I wanted to share some more thoughts after the weekend. From being an observer of my community and myself, I've recalled that there is an even wider spectrum of experiences we experience as LGBTQ+ folks during this holiday season…
8) mistreatment during travel–by TSA officials, security, or others
I myself was just going through passport control a week ago when moving through countries (to get to the United States and meet my family for the holidays), and I was consistently misgendered (being called sir and ma'am) and had officers even tell me they didn't like the way I look with short hair. It's so deeply exhausting sometimes to be gender non-conforming. The stares, the questions, the assertions of who I appear to be. I know that gender is seen as a natural part of our society, and so, much of the time, I'm able to exercise compassion and understanding for that. But sometimes, especially if I've been traveling for 36 hours or I just don't have the energy to teach people, it wears me down.
Deadnaming, for those who might be unfamiliar with the term, is when someone calls a transgender person by the name that was assigned to them at birth or a young age, as opposed to their chosen name. This happens a whole lot during the holidays, and I know it's really tough for people.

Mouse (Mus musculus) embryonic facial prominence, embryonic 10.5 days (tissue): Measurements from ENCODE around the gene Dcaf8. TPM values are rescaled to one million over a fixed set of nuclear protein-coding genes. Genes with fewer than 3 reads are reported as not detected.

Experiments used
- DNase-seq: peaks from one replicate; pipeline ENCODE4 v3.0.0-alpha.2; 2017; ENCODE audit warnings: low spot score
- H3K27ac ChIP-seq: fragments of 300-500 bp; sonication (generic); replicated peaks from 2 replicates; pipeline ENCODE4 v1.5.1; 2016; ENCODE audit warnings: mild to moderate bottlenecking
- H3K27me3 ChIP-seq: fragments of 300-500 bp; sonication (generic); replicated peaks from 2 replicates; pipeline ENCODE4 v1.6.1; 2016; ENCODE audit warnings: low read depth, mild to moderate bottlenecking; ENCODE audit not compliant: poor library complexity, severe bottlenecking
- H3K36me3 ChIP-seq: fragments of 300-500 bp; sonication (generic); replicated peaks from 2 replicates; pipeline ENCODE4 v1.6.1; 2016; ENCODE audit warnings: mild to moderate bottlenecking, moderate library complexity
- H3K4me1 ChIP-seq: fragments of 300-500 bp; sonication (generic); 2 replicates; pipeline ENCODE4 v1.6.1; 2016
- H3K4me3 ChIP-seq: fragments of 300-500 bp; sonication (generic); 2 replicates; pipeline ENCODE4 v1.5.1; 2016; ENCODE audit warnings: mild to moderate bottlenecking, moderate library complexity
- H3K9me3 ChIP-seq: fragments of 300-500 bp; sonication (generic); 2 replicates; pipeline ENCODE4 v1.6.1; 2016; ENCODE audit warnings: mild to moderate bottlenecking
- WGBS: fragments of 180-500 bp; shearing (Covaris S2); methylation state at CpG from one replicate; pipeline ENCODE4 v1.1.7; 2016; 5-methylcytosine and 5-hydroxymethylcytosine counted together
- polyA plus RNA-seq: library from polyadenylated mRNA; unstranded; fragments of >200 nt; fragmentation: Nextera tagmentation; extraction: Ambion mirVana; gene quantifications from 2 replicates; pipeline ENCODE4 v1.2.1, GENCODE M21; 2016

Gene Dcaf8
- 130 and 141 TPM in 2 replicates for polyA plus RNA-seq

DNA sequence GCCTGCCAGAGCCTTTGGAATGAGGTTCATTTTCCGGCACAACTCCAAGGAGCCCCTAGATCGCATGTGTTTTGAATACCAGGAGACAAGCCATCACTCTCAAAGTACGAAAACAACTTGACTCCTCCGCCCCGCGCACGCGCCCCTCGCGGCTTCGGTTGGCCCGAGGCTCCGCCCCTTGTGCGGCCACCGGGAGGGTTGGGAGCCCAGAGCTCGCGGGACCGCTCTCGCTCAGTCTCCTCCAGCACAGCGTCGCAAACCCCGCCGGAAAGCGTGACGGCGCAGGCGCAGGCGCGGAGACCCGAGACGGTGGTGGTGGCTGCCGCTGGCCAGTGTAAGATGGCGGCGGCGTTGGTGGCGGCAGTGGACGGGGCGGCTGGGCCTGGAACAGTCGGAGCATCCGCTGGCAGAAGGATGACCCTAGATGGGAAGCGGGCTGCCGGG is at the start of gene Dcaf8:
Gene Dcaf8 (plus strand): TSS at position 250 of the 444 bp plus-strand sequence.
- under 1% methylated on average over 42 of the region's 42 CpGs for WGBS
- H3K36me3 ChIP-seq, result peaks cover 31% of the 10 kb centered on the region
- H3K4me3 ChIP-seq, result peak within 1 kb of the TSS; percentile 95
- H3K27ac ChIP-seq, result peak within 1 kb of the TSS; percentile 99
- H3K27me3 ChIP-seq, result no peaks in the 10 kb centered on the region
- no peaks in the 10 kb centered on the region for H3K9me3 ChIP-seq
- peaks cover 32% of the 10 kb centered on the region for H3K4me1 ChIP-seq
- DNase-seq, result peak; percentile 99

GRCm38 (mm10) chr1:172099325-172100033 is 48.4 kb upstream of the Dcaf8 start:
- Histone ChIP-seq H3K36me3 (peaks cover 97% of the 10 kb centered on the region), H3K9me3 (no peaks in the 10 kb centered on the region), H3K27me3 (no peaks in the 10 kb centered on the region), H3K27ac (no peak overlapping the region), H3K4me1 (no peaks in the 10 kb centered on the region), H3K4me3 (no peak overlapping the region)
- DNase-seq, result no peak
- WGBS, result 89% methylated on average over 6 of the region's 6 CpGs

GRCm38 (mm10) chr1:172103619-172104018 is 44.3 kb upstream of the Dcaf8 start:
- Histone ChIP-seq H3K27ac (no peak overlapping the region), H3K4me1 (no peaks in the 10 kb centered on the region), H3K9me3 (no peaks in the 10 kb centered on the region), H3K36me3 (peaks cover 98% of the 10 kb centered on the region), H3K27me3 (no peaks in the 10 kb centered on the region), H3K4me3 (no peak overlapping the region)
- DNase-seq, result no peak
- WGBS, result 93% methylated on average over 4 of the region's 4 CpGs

10) Being excluded from holiday festivities
This one breaks my heart. A surprising percentage of the homeless youth population is LGBTQ+. I personally have conducted research and written about this issue, and I also know people who have been affected by youth homelessness. It often happens because youth are kicked out of their houses by their parents who reject them for their sexuality. It can also occur because of abuse in the home, which is fueled by the parents' rejection of the young person's identity and/or expression.
It's tough to spend a time that is meant for family without family. Lots of people go through this, in and out of our community, and nobody deserves it.